LLB: Many business leaders have condemned public sector walk-outs. What do you have to say to them?

BB: It is entirely predictable that business leaders are disappointed at the strike, which will cause disruption. The blame for this lies squarely on the government for failing to take the negotiations seriously until the day of action was called.

LLB: Do you not fear such extreme action on Wednesday will create a bigger chasm between the public and the private sectors? Possibly even returning us to the fraught relations we saw in Thatcher’s day?

BB: A one-day strike in favour of public sector pensions is a far cry from the days of Thatcher. Even the most ardent Thatcherites would probably baulk at the prospect of the police baton charging striking nurses and teachers.

LLB: Francis Maude and Danny Alexander have said Wednesday’s strike could cost the economy £500m from the knock on effects of loss of output, largely due to parents staying home to look after kids. How do you respond? How much do you think will be lost through loss of output?

BB: The figures bandied about by the government are not credible. They are simply the latest part of a government strategy to scapegoat hard-working public sector workers and pre-emptively blame them for the economic mess that they’ve presided over.

What do you think of Barber’s justification for Wednesday’s looming strikes? Leave your comments below…

The impact of Wednesday’s strikes on your business

Employees who are parents forced to stay at home

The impact for London schools will be significant. Both the National Union of Teachers and the head teachers union (NAHT) are striking – this is the first time NAHT has called a strike. As a result, the NUT predicts that 90 per cent of London schools will strike, leaving many parents with no alternative but to stay home from work.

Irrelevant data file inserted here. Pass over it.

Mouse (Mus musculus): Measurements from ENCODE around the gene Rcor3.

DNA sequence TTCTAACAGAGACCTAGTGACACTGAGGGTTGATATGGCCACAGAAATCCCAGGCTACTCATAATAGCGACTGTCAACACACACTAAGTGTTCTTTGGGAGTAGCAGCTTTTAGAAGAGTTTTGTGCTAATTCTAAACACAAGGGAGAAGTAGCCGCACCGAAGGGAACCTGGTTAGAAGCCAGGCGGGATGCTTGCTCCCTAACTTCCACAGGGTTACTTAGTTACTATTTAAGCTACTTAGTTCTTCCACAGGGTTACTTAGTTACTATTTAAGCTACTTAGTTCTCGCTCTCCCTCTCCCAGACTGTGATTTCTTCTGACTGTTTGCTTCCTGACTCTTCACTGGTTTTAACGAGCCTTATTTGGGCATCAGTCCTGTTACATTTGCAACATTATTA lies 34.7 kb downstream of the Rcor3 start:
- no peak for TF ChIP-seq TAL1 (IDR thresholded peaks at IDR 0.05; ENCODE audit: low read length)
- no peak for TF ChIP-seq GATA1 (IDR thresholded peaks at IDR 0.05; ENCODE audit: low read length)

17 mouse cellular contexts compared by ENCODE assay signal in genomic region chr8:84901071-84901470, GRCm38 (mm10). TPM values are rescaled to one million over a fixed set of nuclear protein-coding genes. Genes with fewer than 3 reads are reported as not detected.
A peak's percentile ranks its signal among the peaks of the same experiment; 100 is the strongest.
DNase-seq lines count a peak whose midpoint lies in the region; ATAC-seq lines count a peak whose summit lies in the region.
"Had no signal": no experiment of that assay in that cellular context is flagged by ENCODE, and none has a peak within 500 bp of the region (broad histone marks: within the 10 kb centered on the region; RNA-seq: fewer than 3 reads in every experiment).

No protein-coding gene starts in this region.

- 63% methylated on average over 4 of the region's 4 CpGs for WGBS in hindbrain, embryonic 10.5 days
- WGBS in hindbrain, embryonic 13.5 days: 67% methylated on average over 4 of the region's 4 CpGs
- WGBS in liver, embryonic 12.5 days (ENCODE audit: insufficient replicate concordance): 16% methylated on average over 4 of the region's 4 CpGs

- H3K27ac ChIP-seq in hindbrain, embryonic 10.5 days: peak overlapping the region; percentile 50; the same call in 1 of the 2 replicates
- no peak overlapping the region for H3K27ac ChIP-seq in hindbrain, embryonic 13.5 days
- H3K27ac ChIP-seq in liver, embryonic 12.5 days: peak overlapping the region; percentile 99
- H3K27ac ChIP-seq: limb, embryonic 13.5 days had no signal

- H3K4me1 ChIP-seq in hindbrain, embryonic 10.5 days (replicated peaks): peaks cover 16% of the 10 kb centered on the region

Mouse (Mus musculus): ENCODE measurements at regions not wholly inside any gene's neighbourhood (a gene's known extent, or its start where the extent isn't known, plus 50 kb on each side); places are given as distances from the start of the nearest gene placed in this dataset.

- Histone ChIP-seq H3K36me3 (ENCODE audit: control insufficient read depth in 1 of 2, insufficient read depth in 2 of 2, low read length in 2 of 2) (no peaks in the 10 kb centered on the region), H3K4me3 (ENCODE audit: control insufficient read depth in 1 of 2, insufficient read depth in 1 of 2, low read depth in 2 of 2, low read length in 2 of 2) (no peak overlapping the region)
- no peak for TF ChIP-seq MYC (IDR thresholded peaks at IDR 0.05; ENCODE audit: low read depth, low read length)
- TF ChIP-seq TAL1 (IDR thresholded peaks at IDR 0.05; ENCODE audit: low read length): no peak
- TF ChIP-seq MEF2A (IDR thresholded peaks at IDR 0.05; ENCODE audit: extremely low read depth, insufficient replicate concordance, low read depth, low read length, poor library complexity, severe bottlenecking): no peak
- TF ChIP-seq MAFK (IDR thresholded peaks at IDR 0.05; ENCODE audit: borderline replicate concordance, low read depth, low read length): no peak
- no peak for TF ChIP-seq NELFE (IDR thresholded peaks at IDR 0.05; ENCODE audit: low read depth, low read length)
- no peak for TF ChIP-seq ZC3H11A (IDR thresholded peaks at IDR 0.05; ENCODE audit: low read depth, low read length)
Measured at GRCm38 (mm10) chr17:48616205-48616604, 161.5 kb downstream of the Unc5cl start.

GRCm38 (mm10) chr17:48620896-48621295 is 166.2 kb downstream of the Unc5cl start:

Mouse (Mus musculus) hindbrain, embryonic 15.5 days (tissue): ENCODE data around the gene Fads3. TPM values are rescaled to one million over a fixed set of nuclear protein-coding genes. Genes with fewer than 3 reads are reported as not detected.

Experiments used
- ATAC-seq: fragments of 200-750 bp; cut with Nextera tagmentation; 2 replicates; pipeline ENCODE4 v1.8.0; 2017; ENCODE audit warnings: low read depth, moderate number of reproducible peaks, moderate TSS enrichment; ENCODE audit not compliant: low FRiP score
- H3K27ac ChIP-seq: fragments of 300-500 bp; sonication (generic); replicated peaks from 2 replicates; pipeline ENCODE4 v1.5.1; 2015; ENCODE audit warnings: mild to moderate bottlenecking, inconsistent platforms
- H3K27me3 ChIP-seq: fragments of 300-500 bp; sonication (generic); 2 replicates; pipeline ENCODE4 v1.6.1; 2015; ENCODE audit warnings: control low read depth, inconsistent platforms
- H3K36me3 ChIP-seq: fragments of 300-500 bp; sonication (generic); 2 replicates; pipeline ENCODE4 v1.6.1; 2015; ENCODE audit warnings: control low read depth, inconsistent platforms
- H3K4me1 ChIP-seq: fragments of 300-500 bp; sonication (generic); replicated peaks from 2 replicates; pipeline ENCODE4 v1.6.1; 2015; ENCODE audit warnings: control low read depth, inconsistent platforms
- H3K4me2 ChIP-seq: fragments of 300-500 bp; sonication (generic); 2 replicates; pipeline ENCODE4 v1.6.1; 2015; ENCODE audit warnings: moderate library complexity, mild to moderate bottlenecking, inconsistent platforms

That said, the NAHT say this isn’t certain. “Members are not required to tell us whether they will be striking or not,” said a NAHT spokesperson. “Also, it is a popular misconception that schools have to close because the head teacher is absent. However, where there may be considerable numbers of classroom teachers on strike and members of support unions, it is hard to see how the majority of primary schools could stay open.

“In sum, I suspect it will be very difficult for the vast majority of primary schools, anywhere in the country, to stay open, and many secondaries may struggle.  In other words, there will be widespread closures.”

Steve Dance of business continuity consultancy RiskCentric believes the schools closing will have the biggest impact for London’s businesses.“The biggest effect could be in staff availability amongst those staff who have school-age children and dependents,” he says.

Employees’ fear of poor performance

The LCCI’s Hill cites job security worries as a key consideration in the run up to the strike, suggesting that many parents won’t want to take the day off for fear it could impact on their job. “With many workers worried about job security, the last thing they want to do is to have to ask to work from home or take a day off when they don’t really want to,” she says.

Travel chaos: commuting and flying

For those commuting in and out of London, getting to work might not be a viable option at all. Last week Heathrow owner BAA warned of 12-hour delays on Wednesday as a result of UK Border Agency workers striking. BAA warned airlines of potential “gridlock” at London’s largest airport and advised carriers to fly planes at 50 per cent.